In October 2006, at a meeting of the Massachusetts Coalition to Save Darfur, an active member of the volunteer organization shared some disturbing news with the group.
Retired businessman Eric Cohen said he had learned recently that the Boston-based mutual fund giant Fidelity Investments had nearly a billion dollars invested in two of the most unscrupulous companies operating in Sudan: PetroChina and Sinopec.
The Sudan Divestment Task Force, a national research and advocacy group, has identified these oil companies — which are principally owned by the Chinese government — as among the two dozen or so “worst-offending” businesses in the war-torn region.
To appear on this shameful list, companies must have a financial relationship with the genocidal government of Sudan, provide minimal benefit to or actually harm the country’s citizens, and express no significant governance policy regarding the crisis in Darfur. These companies also must have proven unresponsive to attempts at shareholder engagement.
After further investigation, several members of the Massachusetts Coalition attempted to speak with Fidelity representatives about the matter. Through letters and phone calls to executives, trustees, board members and fund managers, we alerted Fidelity to the atrocities being committed by the Sudanese government in Darfur, including the murder of more than 400,000 people and the displacement of 2.5 million more since February 2003.
We also shared with Fidelity the fact that 70 percent to 80 percent of Sudan’s oil revenues go to military spending, including the training and arming of the janjaweed, Khartoum’s barbaric proxy militia.
In these communications we urged Fidelity to divest its sizable holdings from PetroChina and Sinopec, arguing that while the Sudanese leadership has been largely unresponsive to diplomatic pressure, it has been responsive to financial pressure.
A successful divestment campaign against Talisman Energy of Canada several years ago helped compel President Omar al-Bashir and his administration to halt its genocidal activities in southern Sudan, which have been largely unreported in the media, and to sign a comprehensive peace agreement with dissident leaders in 2005.
Unfortunately, Fidelity thus far has expressed no interest in discussing the issue with us or taking any positive action. Its only response has been to indicate that it remains steadfast in its mission to make as much money as possible for its clients, regardless of ethical concerns.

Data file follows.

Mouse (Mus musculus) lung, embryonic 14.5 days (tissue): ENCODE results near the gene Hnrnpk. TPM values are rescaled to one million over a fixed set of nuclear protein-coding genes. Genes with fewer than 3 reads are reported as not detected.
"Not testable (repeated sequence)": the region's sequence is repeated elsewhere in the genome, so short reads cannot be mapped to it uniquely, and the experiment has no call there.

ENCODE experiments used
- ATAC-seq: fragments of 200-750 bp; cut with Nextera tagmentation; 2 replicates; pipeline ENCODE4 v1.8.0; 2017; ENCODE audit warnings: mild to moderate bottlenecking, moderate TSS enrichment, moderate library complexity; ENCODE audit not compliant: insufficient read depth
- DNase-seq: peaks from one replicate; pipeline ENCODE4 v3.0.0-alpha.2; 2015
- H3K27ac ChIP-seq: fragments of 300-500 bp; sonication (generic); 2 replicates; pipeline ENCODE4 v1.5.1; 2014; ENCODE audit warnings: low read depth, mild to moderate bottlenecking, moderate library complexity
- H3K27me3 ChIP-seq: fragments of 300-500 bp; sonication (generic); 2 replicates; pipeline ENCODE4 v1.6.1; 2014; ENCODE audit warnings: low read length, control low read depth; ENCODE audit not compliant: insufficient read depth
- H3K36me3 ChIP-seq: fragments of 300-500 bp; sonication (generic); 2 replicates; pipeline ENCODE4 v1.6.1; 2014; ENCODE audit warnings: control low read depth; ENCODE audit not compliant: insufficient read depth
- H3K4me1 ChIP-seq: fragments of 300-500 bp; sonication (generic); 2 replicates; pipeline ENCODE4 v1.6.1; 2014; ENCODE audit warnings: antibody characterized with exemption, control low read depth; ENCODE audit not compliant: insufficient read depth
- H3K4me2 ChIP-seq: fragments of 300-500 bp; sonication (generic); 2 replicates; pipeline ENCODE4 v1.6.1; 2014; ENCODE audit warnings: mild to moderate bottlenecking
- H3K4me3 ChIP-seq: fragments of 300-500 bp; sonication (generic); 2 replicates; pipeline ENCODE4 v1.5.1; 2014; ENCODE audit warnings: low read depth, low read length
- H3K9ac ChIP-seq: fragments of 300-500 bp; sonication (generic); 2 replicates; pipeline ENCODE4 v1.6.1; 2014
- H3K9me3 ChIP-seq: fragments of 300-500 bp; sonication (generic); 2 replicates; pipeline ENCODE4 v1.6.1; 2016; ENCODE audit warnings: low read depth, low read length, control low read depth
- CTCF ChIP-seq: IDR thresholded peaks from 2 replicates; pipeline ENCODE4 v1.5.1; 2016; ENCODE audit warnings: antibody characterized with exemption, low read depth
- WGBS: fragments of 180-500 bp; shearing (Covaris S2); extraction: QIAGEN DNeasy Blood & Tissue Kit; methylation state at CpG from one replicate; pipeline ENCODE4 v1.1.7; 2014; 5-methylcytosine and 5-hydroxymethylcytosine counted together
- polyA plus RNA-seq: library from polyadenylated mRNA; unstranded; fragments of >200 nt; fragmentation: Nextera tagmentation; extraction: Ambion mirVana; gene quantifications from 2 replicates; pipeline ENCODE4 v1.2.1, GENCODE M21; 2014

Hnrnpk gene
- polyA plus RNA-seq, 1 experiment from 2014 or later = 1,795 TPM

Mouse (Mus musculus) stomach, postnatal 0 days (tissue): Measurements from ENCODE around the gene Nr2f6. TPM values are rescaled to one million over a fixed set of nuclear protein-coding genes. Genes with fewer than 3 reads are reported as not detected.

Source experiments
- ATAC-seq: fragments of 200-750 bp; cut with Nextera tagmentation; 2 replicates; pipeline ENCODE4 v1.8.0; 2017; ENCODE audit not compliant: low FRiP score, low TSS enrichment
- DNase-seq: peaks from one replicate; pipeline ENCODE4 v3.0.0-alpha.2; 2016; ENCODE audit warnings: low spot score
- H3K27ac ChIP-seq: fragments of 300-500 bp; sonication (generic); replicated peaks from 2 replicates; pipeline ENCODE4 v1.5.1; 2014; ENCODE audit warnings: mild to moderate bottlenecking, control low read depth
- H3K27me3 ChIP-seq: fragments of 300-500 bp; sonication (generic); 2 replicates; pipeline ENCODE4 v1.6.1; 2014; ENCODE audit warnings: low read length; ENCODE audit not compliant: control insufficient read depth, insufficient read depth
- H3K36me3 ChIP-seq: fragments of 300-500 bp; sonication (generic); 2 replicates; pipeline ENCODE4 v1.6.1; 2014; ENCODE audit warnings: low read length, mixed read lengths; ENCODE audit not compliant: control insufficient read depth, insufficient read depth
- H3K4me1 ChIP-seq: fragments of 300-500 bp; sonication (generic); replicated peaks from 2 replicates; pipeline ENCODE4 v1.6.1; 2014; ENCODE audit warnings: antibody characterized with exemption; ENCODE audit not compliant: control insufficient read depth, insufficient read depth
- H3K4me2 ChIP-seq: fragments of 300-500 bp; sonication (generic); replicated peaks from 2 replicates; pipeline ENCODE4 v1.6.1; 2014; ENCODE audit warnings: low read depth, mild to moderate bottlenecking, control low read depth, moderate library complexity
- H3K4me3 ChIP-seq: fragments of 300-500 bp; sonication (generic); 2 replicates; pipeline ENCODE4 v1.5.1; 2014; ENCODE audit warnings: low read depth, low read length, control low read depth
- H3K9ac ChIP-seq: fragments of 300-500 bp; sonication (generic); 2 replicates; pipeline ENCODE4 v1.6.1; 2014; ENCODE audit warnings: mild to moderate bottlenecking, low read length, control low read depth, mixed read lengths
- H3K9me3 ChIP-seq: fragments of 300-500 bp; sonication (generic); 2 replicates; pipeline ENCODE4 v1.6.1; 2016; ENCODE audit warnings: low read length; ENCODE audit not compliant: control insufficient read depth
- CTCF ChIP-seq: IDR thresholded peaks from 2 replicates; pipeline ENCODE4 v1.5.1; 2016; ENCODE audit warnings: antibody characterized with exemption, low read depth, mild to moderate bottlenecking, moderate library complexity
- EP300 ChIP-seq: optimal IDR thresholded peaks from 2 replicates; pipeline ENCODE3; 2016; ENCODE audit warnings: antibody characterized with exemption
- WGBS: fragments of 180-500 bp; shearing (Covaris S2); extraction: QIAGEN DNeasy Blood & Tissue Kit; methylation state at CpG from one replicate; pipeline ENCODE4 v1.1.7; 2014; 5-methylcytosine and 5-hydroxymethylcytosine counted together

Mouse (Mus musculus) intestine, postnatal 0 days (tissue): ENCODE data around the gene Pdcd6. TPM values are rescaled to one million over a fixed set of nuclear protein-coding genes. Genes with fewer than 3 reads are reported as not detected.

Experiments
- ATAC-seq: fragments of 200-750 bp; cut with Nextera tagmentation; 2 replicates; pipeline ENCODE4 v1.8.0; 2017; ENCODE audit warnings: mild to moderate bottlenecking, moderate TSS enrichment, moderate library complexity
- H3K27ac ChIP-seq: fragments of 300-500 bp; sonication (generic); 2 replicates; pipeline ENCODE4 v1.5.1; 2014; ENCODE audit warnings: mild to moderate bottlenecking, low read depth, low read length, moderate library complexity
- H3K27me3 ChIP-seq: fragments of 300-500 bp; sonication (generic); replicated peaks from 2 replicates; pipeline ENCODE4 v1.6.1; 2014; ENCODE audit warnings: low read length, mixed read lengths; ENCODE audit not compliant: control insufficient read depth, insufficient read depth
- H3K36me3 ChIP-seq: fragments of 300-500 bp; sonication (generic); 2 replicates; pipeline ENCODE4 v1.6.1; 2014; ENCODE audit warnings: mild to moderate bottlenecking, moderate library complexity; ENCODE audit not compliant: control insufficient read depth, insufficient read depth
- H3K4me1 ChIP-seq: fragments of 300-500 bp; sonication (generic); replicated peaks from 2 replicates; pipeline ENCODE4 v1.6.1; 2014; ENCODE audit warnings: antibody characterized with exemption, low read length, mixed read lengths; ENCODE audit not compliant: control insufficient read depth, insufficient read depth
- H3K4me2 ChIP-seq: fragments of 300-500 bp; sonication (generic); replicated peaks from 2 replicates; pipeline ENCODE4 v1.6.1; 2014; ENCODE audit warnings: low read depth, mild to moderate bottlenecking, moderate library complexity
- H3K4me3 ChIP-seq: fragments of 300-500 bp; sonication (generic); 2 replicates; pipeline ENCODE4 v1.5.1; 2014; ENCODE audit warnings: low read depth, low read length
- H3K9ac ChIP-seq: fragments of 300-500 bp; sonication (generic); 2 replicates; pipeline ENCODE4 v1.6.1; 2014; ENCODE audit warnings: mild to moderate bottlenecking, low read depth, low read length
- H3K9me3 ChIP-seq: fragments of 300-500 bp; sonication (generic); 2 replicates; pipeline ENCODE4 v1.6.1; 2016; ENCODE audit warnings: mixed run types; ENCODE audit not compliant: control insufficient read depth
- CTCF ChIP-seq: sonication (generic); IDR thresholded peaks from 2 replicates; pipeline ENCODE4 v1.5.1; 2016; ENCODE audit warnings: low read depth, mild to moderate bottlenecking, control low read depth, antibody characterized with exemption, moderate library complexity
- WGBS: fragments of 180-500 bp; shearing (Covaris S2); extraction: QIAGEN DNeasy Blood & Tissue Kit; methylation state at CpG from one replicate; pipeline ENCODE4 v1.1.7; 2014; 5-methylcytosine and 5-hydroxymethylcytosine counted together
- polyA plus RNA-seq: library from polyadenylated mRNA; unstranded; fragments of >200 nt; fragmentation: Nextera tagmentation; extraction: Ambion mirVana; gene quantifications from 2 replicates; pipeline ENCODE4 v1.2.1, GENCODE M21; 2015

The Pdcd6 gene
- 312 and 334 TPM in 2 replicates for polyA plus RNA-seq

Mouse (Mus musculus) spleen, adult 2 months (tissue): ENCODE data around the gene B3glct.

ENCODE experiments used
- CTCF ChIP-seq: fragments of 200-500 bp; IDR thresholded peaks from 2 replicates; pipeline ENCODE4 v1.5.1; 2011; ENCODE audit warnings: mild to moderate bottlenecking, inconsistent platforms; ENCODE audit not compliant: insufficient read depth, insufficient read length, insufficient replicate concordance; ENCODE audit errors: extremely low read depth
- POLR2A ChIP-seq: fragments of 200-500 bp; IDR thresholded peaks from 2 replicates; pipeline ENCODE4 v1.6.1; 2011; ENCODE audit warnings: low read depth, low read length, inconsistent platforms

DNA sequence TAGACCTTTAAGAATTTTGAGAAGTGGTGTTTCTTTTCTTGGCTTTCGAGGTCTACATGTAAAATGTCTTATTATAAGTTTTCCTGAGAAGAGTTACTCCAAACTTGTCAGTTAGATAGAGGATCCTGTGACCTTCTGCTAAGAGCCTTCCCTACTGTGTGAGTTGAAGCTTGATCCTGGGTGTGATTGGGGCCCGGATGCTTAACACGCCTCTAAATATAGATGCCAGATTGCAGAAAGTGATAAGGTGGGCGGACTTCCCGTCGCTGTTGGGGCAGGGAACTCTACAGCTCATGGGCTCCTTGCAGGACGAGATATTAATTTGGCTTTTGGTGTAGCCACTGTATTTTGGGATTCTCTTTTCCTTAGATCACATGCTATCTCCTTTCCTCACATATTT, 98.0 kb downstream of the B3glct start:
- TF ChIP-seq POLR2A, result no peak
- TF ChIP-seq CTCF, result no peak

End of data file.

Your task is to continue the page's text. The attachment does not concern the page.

In a letter to Cohen dated Oct. 5, 2006, the investment firm wrote: “Fidelity portfolio managers make their investment decisions based on business and financial considerations, and take into account other issues only if they materially impact these considerations or conflict with applicable legal standards.”
Reinforcing this position, a Fidelity representative made the following statement in a Jan. 29 interview in CNN Money: “We believe the resolution of complex social and political issues must be left to the appropriate authorities of the world that have the responsibility, and capability, to address important matters of this type. And we would sincerely hope that they would do so wisely on behalf of all of the citizens of the globe.”
Does Fidelity really have no moral standards? Does it not understand that its strategy of “amoral” investment is contributing to the deaths of innocent people in Darfur?
Reading these words would be infuriating at any time, but especially so during Passover, and with Yom HaShoah just days away. Passover is, after all, the celebration of the liberation of our ancestors from Egyptian bondage.
The narrative includes a chilling description of Pharaoh’s genocidal plot against the Israelites: “Pharaoh charged all of his people, saying, ‘every boy that is born you shall throw into the Nile’ (Exodus 1:22).”
The elaborate rituals of the seder are designed to elicit in us feelings of gratitude for our freedom and to sensitize us to the oppression of others, “for you were strangers in the land of Egypt” (Exodus 22:20).
We urge Fidelity to join other responsible institutions — including more than 30 colleges and universities, and six states — in divesting from PetroChina, Sinopec and other unprincipled companies associated with the ruthless Sudanese regime. We also urge concerned citizens to join the FidelityOutofSudan.com campaign, and to remove their savings — personal and institutional — from financial companies refusing to take a stand against the genocide in Darfur.
With enough public pressure, Fidelity just might rethink its policy regarding Sudan. Given Fidelity’s financial power, it could have a significant impact on PetroChina and Sinopec, and in turn on the Chinese and Sudanese governments. It also could set an example for investors throughout the world.
Between the Passover holiday and Yom HaShoah, we plead with Fidelity to part company with the Pharaoh-like forces in Sudan and take up the mantle of Moses by leading an economic rebellion against the genocidaires and their allies.
Rabbi Or N. Rose is associate dean at the rabbinical school at Hebrew College in Newton, Mass. He is the co-editor of the forthcoming anthology Righteous Indignation: A Jewish Call for Justice (Jewish Lights).